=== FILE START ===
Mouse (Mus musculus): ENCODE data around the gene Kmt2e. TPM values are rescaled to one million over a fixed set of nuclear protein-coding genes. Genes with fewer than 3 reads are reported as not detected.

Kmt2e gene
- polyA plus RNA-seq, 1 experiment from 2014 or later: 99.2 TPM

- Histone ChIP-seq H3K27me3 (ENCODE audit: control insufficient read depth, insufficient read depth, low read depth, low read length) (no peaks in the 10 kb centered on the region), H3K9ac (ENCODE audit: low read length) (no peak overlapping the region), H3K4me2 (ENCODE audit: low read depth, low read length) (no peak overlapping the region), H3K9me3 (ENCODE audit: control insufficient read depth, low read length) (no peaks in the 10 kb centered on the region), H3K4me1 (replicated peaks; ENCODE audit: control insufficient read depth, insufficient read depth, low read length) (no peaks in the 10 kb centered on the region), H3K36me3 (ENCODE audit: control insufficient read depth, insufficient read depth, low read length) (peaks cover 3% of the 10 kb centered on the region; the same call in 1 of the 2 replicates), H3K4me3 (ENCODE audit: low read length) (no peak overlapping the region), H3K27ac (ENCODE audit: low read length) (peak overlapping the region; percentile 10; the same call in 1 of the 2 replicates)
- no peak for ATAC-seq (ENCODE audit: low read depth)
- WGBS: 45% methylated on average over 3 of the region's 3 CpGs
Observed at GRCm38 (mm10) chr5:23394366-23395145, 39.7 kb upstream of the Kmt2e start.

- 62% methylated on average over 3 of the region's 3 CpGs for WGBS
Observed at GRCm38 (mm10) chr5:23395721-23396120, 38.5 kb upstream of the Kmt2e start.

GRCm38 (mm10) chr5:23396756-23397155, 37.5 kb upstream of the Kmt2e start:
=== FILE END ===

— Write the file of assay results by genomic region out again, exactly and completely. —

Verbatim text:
Mouse (Mus musculus): ENCODE data around the gene Kmt2e. TPM values are rescaled to one million over a fixed set of nuclear protein-coding genes. Genes with fewer than 3 reads are reported as not detected.

Kmt2e gene
- polyA plus RNA-seq, 1 experiment from 2014 or later: 99.2 TPM

- Histone ChIP-seq H3K27me3 (ENCODE audit: control insufficient read depth, insufficient read depth, low read depth, low read length) (no peaks in the 10 kb centered on the region), H3K9ac (ENCODE audit: low read length) (no peak overlapping the region), H3K4me2 (ENCODE audit: low read depth, low read length) (no peak overlapping the region), H3K9me3 (ENCODE audit: control insufficient read depth, low read length) (no peaks in the 10 kb centered on the region), H3K4me1 (replicated peaks; ENCODE audit: control insufficient read depth, insufficient read depth, low read length) (no peaks in the 10 kb centered on the region), H3K36me3 (ENCODE audit: control insufficient read depth, insufficient read depth, low read length) (peaks cover 3% of the 10 kb centered on the region; the same call in 1 of the 2 replicates), H3K4me3 (ENCODE audit: low read length) (no peak overlapping the region), H3K27ac (ENCODE audit: low read length) (peak overlapping the region; percentile 10; the same call in 1 of the 2 replicates)
- no peak for ATAC-seq (ENCODE audit: low read depth)
- WGBS: 45% methylated on average over 3 of the region's 3 CpGs
Observed at GRCm38 (mm10) chr5:23394366-23395145, 39.7 kb upstream of the Kmt2e start.

- 62% methylated on average over 3 of the region's 3 CpGs for WGBS
Observed at GRCm38 (mm10) chr5:23395721-23396120, 38.5 kb upstream of the Kmt2e start.

GRCm38 (mm10) chr5:23396756-23397155, 37.5 kb upstream of the Kmt2e start: